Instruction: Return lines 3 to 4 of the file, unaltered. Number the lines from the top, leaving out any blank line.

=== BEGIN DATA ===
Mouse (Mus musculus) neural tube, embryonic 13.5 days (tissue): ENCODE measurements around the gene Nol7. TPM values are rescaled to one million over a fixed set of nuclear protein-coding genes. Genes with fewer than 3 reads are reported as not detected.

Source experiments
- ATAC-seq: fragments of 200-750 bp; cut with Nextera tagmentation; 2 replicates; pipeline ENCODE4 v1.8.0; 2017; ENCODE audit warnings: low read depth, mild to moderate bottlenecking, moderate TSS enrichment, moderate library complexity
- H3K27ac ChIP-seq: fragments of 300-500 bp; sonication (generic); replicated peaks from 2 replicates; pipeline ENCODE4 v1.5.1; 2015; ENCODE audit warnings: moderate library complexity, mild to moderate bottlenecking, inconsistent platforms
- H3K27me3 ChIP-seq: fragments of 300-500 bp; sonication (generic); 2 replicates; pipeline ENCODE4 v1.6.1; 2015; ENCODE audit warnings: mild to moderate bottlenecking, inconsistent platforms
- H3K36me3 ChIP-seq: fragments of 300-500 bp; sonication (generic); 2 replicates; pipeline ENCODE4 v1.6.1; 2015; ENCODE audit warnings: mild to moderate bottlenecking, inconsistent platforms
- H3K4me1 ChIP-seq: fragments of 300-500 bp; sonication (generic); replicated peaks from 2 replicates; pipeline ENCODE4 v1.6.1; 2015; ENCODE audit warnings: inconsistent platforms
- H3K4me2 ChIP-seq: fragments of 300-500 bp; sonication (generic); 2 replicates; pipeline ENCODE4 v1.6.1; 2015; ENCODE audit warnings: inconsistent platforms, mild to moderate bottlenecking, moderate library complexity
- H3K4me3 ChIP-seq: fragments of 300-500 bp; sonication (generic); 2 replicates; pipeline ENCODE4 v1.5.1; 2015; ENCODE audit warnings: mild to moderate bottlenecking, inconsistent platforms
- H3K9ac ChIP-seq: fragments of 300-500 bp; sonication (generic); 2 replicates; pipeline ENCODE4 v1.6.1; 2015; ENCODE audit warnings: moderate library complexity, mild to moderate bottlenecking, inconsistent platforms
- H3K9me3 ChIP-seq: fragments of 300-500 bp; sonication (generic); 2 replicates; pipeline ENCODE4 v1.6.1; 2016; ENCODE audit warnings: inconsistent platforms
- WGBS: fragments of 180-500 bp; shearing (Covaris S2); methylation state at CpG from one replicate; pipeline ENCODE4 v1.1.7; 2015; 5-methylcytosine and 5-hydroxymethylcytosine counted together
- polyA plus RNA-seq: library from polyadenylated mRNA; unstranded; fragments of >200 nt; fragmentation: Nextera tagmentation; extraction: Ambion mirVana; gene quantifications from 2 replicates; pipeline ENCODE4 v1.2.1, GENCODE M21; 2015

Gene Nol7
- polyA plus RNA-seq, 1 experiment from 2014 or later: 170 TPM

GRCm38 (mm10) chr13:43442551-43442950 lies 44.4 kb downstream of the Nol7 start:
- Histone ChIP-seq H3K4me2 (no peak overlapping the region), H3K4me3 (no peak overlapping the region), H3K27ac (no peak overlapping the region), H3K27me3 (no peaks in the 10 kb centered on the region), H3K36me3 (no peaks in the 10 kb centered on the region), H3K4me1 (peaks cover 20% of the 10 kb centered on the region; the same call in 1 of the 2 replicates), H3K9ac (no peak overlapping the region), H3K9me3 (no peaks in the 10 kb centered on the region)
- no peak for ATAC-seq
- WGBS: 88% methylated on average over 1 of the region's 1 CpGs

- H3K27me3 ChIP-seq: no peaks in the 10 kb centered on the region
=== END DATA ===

- ATAC-seq: fragments of 200-750 bp; cut with Nextera tagmentation; 2 replicates; pipeline ENCODE4 v1.8.0; 2017; ENCODE audit warnings: low read depth, mild to moderate bottlenecking, moderate TSS enrichment, moderate library complexity
- H3K27ac ChIP-seq: fragments of 300-500 bp; sonication (generic); replicated peaks from 2 replicates; pipeline ENCODE4 v1.5.1; 2015; ENCODE audit warnings: moderate library complexity, mild to moderate bottlenecking, inconsistent platforms